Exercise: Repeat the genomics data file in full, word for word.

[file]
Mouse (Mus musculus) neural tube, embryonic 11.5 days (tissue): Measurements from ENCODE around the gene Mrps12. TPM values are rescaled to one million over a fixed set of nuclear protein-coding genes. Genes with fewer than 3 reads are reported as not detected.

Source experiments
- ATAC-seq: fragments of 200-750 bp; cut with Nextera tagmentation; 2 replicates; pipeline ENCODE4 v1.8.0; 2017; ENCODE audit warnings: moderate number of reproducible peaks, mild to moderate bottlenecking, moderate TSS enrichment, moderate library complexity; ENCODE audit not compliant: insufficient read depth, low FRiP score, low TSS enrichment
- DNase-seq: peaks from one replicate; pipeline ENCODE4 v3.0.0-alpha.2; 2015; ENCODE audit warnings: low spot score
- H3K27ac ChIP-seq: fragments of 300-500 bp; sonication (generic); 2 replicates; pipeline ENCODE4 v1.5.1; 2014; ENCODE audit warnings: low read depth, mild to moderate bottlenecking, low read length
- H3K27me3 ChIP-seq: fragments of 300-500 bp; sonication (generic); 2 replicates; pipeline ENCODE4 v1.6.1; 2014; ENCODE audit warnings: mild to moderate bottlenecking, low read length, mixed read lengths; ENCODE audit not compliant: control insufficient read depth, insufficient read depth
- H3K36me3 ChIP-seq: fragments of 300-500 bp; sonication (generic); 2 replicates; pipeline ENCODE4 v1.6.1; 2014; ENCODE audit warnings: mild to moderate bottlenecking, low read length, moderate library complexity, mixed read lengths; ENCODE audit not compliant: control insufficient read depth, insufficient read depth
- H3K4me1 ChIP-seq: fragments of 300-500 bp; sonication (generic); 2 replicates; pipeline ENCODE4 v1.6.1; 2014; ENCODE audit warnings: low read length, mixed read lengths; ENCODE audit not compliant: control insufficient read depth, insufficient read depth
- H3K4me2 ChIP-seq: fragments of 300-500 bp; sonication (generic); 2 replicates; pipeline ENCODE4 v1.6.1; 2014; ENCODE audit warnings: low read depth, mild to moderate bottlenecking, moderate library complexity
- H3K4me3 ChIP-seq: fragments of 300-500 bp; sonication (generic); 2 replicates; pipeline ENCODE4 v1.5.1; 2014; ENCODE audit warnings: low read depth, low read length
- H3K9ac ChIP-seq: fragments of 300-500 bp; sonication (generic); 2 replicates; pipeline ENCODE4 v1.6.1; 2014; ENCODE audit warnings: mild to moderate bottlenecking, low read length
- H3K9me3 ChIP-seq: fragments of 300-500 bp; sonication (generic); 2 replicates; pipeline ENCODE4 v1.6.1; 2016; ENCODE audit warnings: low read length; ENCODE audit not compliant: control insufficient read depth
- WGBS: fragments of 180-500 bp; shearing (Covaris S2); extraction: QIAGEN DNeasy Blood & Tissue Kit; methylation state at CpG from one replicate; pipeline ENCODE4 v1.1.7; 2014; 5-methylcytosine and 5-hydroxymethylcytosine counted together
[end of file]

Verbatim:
Mouse (Mus musculus) neural tube, embryonic 11.5 days (tissue): Measurements from ENCODE around the gene Mrps12. TPM values are rescaled to one million over a fixed set of nuclear protein-coding genes. Genes with fewer than 3 reads are reported as not detected.

Source experiments
- ATAC-seq: fragments of 200-750 bp; cut with Nextera tagmentation; 2 replicates; pipeline ENCODE4 v1.8.0; 2017; ENCODE audit warnings: moderate number of reproducible peaks, mild to moderate bottlenecking, moderate TSS enrichment, moderate library complexity; ENCODE audit not compliant: insufficient read depth, low FRiP score, low TSS enrichment
- DNase-seq: peaks from one replicate; pipeline ENCODE4 v3.0.0-alpha.2; 2015; ENCODE audit warnings: low spot score
- H3K27ac ChIP-seq: fragments of 300-500 bp; sonication (generic); 2 replicates; pipeline ENCODE4 v1.5.1; 2014; ENCODE audit warnings: low read depth, mild to moderate bottlenecking, low read length
- H3K27me3 ChIP-seq: fragments of 300-500 bp; sonication (generic); 2 replicates; pipeline ENCODE4 v1.6.1; 2014; ENCODE audit warnings: mild to moderate bottlenecking, low read length, mixed read lengths; ENCODE audit not compliant: control insufficient read depth, insufficient read depth
- H3K36me3 ChIP-seq: fragments of 300-500 bp; sonication (generic); 2 replicates; pipeline ENCODE4 v1.6.1; 2014; ENCODE audit warnings: mild to moderate bottlenecking, low read length, moderate library complexity, mixed read lengths; ENCODE audit not compliant: control insufficient read depth, insufficient read depth
- H3K4me1 ChIP-seq: fragments of 300-500 bp; sonication (generic); 2 replicates; pipeline ENCODE4 v1.6.1; 2014; ENCODE audit warnings: low read length, mixed read lengths; ENCODE audit not compliant: control insufficient read depth, insufficient read depth
- H3K4me2 ChIP-seq: fragments of 300-500 bp; sonication (generic); 2 replicates; pipeline ENCODE4 v1.6.1; 2014; ENCODE audit warnings: low read depth, mild to moderate bottlenecking, moderate library complexity
- H3K4me3 ChIP-seq: fragments of 300-500 bp; sonication (generic); 2 replicates; pipeline ENCODE4 v1.5.1; 2014; ENCODE audit warnings: low read depth, low read length
- H3K9ac ChIP-seq: fragments of 300-500 bp; sonication (generic); 2 replicates; pipeline ENCODE4 v1.6.1; 2014; ENCODE audit warnings: mild to moderate bottlenecking, low read length
- H3K9me3 ChIP-seq: fragments of 300-500 bp; sonication (generic); 2 replicates; pipeline ENCODE4 v1.6.1; 2016; ENCODE audit warnings: low read length; ENCODE audit not compliant: control insufficient read depth
- WGBS: fragments of 180-500 bp; shearing (Covaris S2); extraction: QIAGEN DNeasy Blood & Tissue Kit; methylation state at CpG from one replicate; pipeline ENCODE4 v1.1.7; 2014; 5-methylcytosine and 5-hydroxymethylcytosine counted together